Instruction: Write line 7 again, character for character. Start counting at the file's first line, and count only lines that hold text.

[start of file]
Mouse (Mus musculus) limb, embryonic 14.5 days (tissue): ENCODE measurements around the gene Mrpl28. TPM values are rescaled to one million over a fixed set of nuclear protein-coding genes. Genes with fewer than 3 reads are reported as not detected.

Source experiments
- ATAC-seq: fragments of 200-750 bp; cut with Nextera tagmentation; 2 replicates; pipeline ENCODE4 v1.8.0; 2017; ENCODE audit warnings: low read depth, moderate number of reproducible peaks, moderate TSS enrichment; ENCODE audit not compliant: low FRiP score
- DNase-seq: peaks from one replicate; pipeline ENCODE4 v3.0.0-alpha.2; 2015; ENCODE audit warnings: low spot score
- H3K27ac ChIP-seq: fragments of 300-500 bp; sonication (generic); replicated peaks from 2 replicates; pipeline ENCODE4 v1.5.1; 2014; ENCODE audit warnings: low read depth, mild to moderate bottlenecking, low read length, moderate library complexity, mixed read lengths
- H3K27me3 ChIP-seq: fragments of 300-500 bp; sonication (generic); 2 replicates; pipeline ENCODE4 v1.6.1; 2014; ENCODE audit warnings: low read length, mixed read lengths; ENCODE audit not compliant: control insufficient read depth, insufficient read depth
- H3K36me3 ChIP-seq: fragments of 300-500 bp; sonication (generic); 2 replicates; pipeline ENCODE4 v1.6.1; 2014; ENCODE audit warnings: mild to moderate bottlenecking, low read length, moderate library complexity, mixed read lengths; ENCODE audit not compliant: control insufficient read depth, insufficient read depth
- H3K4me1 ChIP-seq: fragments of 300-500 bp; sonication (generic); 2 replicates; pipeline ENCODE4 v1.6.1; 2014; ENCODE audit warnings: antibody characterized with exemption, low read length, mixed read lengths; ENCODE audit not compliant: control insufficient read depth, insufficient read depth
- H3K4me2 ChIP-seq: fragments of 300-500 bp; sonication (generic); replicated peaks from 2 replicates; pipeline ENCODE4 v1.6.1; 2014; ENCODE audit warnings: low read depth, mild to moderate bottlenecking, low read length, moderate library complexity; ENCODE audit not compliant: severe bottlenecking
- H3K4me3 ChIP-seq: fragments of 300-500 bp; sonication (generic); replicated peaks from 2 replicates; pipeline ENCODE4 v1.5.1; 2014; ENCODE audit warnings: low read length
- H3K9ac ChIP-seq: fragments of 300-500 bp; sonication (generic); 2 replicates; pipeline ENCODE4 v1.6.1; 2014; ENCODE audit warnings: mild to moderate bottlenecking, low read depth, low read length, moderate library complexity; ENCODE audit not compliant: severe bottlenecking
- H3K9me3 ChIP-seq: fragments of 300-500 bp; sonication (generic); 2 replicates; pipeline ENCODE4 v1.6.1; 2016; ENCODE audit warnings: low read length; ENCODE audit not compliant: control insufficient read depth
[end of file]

- H3K36me3 ChIP-seq: fragments of 300-500 bp; sonication (generic); 2 replicates; pipeline ENCODE4 v1.6.1; 2014; ENCODE audit warnings: mild to moderate bottlenecking, low read length, moderate library complexity, mixed read lengths; ENCODE audit not compliant: control insufficient read depth, insufficient read depth